When setting up an office, there are a number of tax implications associated with your decisions. For instance, if you work from home, you can claim a portion of your home office space as a deduction. There are also implications that come with leasing business equipment. Business-related write-offs can be tricky – so don’t guess. Be sure to work closely with your accountant and other business-focused tax consultants.
Home office deductions
If you use a home office, you can claim a tax deduction based on your use of the space. Deductible expenses may include the business portion of real estate taxes, mortgage interest, utilities, insurance, rent, painting, and repairs. You can do this by basing it on the percentage of your home that the office represents. For example, if the square footage of your office is one-tenth of the total size of your home, you could deduct one-tenth of your expenses on each of those items as a business expense.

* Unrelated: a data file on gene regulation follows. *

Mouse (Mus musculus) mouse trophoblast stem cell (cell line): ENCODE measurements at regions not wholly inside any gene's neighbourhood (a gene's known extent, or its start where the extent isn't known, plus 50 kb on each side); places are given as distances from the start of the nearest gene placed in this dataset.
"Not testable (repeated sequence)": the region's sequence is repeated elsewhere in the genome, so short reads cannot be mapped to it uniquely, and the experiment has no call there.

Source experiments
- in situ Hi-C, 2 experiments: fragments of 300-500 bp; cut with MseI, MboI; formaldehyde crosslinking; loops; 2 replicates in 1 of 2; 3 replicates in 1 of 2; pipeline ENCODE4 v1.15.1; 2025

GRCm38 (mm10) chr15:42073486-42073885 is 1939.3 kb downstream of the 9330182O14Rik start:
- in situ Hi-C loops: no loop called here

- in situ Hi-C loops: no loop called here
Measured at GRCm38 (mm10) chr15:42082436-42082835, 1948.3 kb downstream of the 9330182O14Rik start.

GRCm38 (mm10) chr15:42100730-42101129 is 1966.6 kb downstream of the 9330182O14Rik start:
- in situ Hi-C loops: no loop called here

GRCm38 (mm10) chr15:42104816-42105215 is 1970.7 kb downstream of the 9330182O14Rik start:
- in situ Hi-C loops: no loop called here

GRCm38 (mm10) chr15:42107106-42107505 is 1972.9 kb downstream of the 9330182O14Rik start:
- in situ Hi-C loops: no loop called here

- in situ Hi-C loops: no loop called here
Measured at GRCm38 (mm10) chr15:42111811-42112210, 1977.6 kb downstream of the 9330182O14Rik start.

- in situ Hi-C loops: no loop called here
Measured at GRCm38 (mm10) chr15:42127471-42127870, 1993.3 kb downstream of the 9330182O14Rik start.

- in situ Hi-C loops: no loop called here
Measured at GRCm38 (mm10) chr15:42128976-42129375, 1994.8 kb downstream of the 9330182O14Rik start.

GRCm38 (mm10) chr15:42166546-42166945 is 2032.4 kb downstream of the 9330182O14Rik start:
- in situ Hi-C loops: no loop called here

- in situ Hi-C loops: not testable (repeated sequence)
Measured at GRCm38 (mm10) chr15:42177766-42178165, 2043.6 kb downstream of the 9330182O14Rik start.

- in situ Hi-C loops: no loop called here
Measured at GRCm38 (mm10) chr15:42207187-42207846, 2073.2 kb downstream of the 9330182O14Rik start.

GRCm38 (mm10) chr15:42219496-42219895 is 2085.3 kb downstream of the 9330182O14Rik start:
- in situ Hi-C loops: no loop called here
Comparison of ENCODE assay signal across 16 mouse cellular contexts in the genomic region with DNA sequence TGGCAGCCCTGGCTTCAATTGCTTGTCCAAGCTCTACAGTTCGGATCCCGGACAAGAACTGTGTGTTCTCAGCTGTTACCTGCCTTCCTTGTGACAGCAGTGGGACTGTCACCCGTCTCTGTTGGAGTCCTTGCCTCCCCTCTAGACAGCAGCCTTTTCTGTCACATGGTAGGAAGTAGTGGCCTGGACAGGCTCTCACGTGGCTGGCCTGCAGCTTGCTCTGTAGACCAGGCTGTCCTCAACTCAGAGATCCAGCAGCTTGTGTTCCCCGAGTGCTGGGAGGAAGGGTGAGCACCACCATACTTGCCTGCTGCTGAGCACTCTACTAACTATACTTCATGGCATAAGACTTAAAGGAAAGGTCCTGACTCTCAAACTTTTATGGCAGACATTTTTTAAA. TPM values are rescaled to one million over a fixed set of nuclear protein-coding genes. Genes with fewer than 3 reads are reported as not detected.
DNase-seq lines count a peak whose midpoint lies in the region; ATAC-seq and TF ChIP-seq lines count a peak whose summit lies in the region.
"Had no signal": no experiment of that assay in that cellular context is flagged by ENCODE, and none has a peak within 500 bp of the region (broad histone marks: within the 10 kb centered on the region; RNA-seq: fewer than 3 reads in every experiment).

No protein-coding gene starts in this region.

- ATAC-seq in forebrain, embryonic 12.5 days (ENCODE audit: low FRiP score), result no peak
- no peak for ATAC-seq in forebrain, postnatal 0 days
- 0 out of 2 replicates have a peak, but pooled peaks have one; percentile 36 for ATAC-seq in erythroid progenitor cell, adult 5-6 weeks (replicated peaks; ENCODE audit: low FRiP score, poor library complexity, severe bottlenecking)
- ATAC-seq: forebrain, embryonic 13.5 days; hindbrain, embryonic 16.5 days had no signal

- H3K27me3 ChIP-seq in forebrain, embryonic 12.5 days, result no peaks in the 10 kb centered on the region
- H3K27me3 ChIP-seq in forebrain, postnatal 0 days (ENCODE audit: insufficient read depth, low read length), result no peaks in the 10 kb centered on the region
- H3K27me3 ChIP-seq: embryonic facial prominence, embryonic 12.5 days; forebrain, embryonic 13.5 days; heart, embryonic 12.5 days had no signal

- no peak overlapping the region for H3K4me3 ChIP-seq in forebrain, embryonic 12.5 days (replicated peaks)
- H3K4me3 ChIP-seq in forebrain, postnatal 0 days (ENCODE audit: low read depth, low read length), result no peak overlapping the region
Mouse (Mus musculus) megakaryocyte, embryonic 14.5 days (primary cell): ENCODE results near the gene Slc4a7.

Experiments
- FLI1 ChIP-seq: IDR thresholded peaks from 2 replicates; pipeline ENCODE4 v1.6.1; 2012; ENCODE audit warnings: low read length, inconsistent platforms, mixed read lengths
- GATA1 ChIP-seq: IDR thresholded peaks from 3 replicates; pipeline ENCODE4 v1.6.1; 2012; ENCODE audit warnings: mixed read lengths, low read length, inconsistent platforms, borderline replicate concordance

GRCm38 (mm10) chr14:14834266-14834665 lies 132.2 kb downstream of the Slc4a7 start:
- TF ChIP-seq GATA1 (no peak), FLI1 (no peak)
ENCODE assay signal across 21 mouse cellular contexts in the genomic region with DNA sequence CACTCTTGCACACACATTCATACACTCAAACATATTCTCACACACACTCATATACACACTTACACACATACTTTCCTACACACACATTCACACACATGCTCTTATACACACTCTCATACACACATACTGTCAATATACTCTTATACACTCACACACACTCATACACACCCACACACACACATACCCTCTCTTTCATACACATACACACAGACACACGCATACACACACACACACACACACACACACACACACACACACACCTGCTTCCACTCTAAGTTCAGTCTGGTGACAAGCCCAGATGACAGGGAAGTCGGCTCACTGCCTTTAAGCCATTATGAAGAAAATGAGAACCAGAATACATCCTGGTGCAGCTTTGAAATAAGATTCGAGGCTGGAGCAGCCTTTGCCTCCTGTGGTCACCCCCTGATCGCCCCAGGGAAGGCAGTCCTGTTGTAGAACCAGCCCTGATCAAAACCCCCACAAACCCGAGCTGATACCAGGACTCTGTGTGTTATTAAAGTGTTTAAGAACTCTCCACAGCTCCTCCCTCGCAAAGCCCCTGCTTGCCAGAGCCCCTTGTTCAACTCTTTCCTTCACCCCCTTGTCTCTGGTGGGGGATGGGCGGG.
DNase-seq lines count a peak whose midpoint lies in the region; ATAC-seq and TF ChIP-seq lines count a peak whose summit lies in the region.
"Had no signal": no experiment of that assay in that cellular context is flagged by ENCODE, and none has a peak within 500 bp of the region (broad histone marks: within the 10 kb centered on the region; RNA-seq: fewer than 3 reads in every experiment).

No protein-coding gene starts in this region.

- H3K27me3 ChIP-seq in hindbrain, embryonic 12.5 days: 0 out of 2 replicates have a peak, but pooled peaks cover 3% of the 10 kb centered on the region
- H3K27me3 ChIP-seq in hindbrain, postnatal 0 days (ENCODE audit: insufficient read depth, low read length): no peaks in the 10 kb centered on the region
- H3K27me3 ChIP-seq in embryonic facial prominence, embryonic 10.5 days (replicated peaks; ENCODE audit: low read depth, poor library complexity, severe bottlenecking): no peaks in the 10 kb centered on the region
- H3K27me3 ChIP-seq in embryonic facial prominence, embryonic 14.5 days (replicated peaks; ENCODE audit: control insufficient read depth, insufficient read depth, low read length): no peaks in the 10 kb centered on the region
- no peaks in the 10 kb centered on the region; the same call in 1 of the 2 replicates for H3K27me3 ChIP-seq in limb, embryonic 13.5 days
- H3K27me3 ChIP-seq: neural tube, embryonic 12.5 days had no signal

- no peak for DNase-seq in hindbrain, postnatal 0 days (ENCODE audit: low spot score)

Alternatively, you can claim $5 per square foot up to a maximum of 300 square feet. This is in addition to any other direct business expenses that are tax deductible.
If you lease business equipment, you typically are entitled to deduct your rental payments. But the IRS might review your tax deduction to make sure that the lease isn’t really an installment or conditional sale. Things that could serve as red flags for the IRS include:
- You acquire the property title after paying a certain amount of rent.
- Your rental payments clearly exceed the fair rental value of the property.
- You build equity in the leased property with a portion of your rental payments.
- A portion of your rental payments is designated as, or seen as, interest or its equivalent.
Current or Capital Expense?
For tax and accounting purposes, one common issue that small business owners face is understanding whether certain expenses are considered everyday costs of running a business, such as rent or utility bills, or if they are capital expenses. Capital expenses are major expenditures on such things as assets, equipment, land and vehicles.
Generally, capital expenses are deducted over the course of a number of years, or capitalized. This is also known as depreciation. An exception is the use of a Section 179 deduction. This is an exception to long-term tax write-off rules. It allows a small business to write off the full cost of equipment, up to $500,000, in the year in which it is purchased.
All of the information here is best reviewed with your tax advisor or a CPA, who can provide an expert opinion and knowledgeable advice.